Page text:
TAXCO, MEXICO — Deep in the mountains, a small town sparkles with stalls filled with silver jewelry and furnishings. Many are shaped like indigenous animals, or bear traces of Aztec mythology, but these designs originated more than 2,000 miles away in an Auburn architecture classroom. They are the legacy of William Spratling ’62 sewn into the cultural fabric of his adopted county. “Everything is connected with Spratling,” said Dr. Taylor Littleton ’51, Mosley professor of science and humanities emeritus and author of “William Spratling: His Life and Art,” the definitive Spratling biography. “His whole life flowed into everything that he designed.”

Over two years of research, Littleton retraced Spratling’s footsteps from his childhood to his eventual sojourn to Mexico, unearthing hundreds of never-before-seen personal letters to create a portrait of the fascinating, intensely driven icon of the mid-20th century.

Born Sept. 22, 1900, Spratling was raised an orphan on his father’s ancestral Gold Hill, Ala. plantation only miles from Auburn. Art-related jobs around town, like calligraphing gothic letters on A.P.I. diplomas, paid the rent at his cousin Leila Terrell’s boarding house throughout his school years.

In 1918, Spratling’s life found direction in his freshman-year architecture classes under head professor Frederic Biggin. Recognizing his potential, Biggin assigned him after-hours drawing work, and later hired him as an assistant instructor his sophomore year. In money trouble throughout his life, he left Auburn in 1921 — without graduating — for a job teaching architecture at Tulane University. Spratling joined a circle of authors, artists and academics based in the French Quarter, including his roommate, a then-unpublished William Faulkner. Under N.C. Curtis, architect of Comer Hall in Auburn, Spratling was part of a society which campaigned to preserve New Orleans’ historic landmarks. A gifted writer as well as illustrator, he freelanced magazine articles on the city’s plantation homes and wrought-iron embellishments to support himself.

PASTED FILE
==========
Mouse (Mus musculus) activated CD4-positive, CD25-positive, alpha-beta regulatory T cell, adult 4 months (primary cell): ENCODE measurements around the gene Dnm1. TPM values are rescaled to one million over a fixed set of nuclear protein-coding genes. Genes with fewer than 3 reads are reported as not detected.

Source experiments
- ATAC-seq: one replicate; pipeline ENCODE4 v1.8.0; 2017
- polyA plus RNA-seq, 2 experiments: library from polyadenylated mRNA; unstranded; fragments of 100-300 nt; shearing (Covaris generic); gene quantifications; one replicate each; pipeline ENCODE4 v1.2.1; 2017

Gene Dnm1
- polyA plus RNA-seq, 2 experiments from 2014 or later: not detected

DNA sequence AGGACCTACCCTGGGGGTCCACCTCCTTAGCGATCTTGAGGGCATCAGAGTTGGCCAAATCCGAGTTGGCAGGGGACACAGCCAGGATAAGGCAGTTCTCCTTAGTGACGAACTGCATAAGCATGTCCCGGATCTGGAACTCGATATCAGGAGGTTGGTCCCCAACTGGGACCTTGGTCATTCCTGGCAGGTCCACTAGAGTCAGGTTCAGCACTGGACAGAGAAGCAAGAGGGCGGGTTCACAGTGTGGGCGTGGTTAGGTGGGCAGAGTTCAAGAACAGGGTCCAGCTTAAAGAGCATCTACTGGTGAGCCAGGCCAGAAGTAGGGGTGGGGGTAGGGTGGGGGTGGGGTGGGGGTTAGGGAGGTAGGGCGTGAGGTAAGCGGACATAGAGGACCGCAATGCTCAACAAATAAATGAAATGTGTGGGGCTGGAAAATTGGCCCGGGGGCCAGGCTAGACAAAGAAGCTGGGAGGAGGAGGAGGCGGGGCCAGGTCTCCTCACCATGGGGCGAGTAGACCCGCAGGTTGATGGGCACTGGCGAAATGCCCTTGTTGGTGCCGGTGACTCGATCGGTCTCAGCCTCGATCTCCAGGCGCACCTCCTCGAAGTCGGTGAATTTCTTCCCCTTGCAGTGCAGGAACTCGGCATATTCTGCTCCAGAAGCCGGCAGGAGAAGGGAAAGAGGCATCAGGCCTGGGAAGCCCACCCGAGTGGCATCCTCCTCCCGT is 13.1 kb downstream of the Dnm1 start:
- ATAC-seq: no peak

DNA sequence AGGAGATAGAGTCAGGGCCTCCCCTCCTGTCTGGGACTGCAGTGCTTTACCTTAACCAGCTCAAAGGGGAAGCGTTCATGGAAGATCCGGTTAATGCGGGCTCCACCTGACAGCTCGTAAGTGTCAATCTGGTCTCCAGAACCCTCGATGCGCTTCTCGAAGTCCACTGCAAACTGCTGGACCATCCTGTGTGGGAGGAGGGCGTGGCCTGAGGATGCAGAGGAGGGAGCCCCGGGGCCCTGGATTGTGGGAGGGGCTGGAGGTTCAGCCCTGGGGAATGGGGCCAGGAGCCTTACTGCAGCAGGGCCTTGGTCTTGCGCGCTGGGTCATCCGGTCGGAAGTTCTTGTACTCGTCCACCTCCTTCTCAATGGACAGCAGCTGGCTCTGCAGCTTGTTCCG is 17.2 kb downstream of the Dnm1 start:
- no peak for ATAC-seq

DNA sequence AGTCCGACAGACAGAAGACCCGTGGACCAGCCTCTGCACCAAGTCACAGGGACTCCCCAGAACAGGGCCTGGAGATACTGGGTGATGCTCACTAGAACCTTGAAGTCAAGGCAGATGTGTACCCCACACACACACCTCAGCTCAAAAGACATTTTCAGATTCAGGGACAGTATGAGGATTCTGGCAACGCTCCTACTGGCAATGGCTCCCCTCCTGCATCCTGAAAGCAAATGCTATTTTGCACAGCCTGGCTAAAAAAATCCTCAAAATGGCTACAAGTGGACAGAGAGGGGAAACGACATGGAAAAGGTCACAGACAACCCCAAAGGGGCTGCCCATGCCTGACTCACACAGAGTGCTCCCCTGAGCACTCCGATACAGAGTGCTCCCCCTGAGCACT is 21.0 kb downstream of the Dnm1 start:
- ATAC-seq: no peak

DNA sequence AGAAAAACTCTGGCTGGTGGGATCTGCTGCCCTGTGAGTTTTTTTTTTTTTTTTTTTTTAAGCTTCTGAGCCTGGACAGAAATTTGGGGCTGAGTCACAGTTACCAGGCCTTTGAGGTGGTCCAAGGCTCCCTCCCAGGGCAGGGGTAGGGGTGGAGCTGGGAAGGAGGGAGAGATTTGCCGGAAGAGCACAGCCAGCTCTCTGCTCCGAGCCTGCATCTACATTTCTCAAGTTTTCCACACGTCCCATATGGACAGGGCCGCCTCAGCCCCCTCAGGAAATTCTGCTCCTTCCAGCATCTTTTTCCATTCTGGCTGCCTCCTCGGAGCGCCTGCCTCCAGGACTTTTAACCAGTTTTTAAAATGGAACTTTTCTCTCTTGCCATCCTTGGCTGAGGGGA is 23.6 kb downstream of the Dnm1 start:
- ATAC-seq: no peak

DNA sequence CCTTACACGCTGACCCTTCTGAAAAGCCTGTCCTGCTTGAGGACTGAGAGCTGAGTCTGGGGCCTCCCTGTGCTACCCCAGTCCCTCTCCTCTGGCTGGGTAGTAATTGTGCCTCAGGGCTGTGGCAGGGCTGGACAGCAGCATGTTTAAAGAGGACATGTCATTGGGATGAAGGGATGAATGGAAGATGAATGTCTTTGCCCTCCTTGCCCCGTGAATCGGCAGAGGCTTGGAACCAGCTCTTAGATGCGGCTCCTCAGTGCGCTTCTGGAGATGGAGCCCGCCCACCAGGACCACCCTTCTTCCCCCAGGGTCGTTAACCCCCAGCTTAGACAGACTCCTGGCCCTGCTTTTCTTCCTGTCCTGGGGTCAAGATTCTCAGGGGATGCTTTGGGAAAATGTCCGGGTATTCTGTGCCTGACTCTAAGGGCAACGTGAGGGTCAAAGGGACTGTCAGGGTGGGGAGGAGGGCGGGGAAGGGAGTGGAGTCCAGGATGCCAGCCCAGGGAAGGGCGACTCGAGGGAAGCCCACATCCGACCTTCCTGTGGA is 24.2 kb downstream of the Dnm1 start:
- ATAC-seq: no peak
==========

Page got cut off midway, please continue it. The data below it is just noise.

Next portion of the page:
Restless and drawn to Mexico’s rich history of colonial and indigenous architecture, Spratling’s lucrative magazine work enabled him to travel deep across the border, eventually moving there permanently in 1929. His friendship with artists like Diego Rivera broadened his cultural understanding, while his abilities as a pre-Columbian artifacts dealer enabled him to further explore the rugged, unmapped regions of southern Mexico. He began designing furniture, jewelry and homewares based on the indigenous motifs he uncovered.

Later, using the abundant silver native to Taxco, Spratling’s work was recognized throughout Mexico for its originality and superior quality. The financial stability enabled his archeological expeditions described in his books “Little Mexico” and “More Human Than Divine.” Spratling explored parts of the Sierra Nevada, uncovering lost temples and unearthing the cultures of Mexico’s antiquity. As business grew, the locals he trained achieved their own recognition and opened their own shops. The city of Taxco thrived.

“Spratling, as an entrepreneur, was a brilliant success,” said Littleton. “These young boys became artisans under the master, rejuvenating a community and an economy, all because of one man.” By 1940 Spratling was an international celebrity, designing one-of-a-kind pieces for influential figures like Haile Selassie, Georgia O’Keefe and Errol Flynn. World War II drove up demand for Spratling silver and outside investors were brought in to facilitate the rapid expansion. At its peak, Spratling y Arteseños employed hundreds of workers, but the loss of control and creative freedom was too much for Spratling.

In 1945, as business receded, he dissolved the company and moved just outside Taxco, donating much of his pre-Columbian antiques to museums throughout Mexico and living in semi-seclusion. Today, the company Sucesores de William Spratling produces silver items inspired by his original designs.

In 1962, at the urging of various alumni and Vice President Lyndon B. Johnson, who wrote that Spratling “played a direct role in furthering relations between the two countries,” he was invited back to Auburn to receive an honorary Doctorate of Architecture.

After almost forty years away, Spratling wrote to a friend of his excitement to come home. “I cannot deny that an honorary degree to be conferred by Auburn would be a sort of vindication of my life objectives, and a deep satisfaction to me after all these years.”

Just five years later, in 1967, Spratling died in a car crash on his way into Taxco. Following his death, Littleton led a drive to purchase a permanent collection of Spratling Silver for Auburn’s Jule Collins Smith Museum of Fine Art. Praise came from around the world for Spratling’s artistic vision, but only in his absence was the impact of his trans-cultural vision truly felt.

Chocolate Set and Serving Tray, sterling silver and rosewood  |  Gift of James M. Hunnicutt to the Jule Collins Smith Museum of Fine Art  |  Photo courtesy of the Jule Collins Smith Museum of Fine Art

Reneè d’Harnoncourt, director of the Museum of Modern Art and longtime friend, praised the ‘climate of understanding’ Spratling built that contributed to the acceptance of Mexican art: “I know of no one person who has so deeply influenced the artistic orientation of a country not his own.”